William Blake, Satan Watching Endearments of Adam and Eve. 1816.
For 350 years, John Milton’s Paradise Lost has awed, angered, and inspired its readers. It’s a poem of enormous ambition and profound beauty, one that novelists, classical composers, punk rock bands, political radicals, and contemporary filmmakers have engaged with in creative and provoking ways. Written by one of the most brilliant and educated men of the English Renaissance, this epic poem probes the core human experiences — from the sweetness of romantic love to the corruption of the political state — all the while demanding that its readers make active choices.
“Give me liberty to know, to utter, and to argue freely according to conscience, above all liberties,” Milton writes in Aeropagetica. Our course will center on knowing, uttering, and arguing freely about Paradise Lost and all that it enkindles.
This semester’s course emerges from a collaboration with Dr. Patricia Taylor. More than one hundred students in five classes will study Paradise Lost this spring.
Blake, William. Satan Watching the Endearments of Adam and Eve. 1816. Blake Archive. Illustrations to Milton’s Paradise Lost. Huntington Library. Web. 27 Dec. 2015.
Many of Shakespeare’s plays explore concerns about “faking it”: the anxious feeling people have about the authenticity of their social interactions. This course will examine three of Shakespeare’s plays (a comedy, a tragedy, and a history) through the lenses of authenticity and identity. Students will learn to formulate and defend their points of view via written essays, oral presentations, visual analysis, and through electronic and nonverbal communication. We will engage with Shakespeare through new media (data-mining, info graphics, and digital research) as well as through traditional aesthetics (films, handmade paper, book art, and palimpsests).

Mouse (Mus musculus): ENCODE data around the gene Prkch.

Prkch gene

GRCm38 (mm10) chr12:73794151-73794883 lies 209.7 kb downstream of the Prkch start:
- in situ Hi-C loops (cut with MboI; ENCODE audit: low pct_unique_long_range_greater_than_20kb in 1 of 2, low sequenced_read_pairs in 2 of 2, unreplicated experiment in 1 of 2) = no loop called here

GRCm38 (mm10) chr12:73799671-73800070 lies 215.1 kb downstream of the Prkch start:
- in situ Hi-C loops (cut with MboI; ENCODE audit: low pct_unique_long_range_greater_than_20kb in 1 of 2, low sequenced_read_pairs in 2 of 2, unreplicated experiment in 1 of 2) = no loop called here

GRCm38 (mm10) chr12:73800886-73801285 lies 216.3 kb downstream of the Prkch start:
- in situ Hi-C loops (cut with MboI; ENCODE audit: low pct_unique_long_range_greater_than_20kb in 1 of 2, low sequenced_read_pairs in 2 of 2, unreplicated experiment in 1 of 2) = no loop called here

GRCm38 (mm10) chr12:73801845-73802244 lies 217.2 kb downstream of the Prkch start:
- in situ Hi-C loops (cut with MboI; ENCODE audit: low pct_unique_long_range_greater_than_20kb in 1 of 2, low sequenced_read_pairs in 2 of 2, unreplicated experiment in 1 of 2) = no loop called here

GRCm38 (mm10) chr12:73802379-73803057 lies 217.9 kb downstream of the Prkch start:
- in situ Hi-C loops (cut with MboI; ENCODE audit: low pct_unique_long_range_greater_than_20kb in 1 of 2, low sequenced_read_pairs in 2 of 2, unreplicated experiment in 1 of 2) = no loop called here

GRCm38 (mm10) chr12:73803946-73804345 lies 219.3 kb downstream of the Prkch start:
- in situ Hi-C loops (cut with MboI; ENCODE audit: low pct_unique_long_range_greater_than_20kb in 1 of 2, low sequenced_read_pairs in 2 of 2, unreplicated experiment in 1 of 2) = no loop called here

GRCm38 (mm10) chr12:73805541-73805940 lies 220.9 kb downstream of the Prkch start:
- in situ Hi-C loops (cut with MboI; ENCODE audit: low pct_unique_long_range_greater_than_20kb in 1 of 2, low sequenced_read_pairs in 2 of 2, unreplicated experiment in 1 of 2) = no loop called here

Twelfth Night: Or What You Will
The Life of Henry V
The Tragedy of Hamlet
Mass incarceration, police brutality, torture, and botched executions raise questions about the violence of the law: Must the law be violent to control violence? Does the law’s violence promote justice or disrupt it? How are law and punishment portrayed in literature, media, and art? We will analyze theory, literature, and visual imagery of the law’s violence ranging from Supreme Court Cases to Thomas Hobbes’ Leviathan to photographs from Ferguson, Missouri.
“Springes to catch woodcocks…” This course will examine three of Shakespeare’s plays (a comedy, a tragedy, and a history) through the lens of authenticity and identity. Shakespeare lived in a time when it was crucial to put forth the right image in order to profit socially, politically, and materially, so late Elizabethans and early Stuarts were often torn between competing needs to protect and display themselves. Our current social media culture requires a similar crafting of public identity. This course will consider the ways that Shakespeare’s plays still speak to the ethics of authenticity. We will actively engage with Shakespeare through new media (data-mining and infographics) as well as through an aesthetic approach (film adaptations and book art).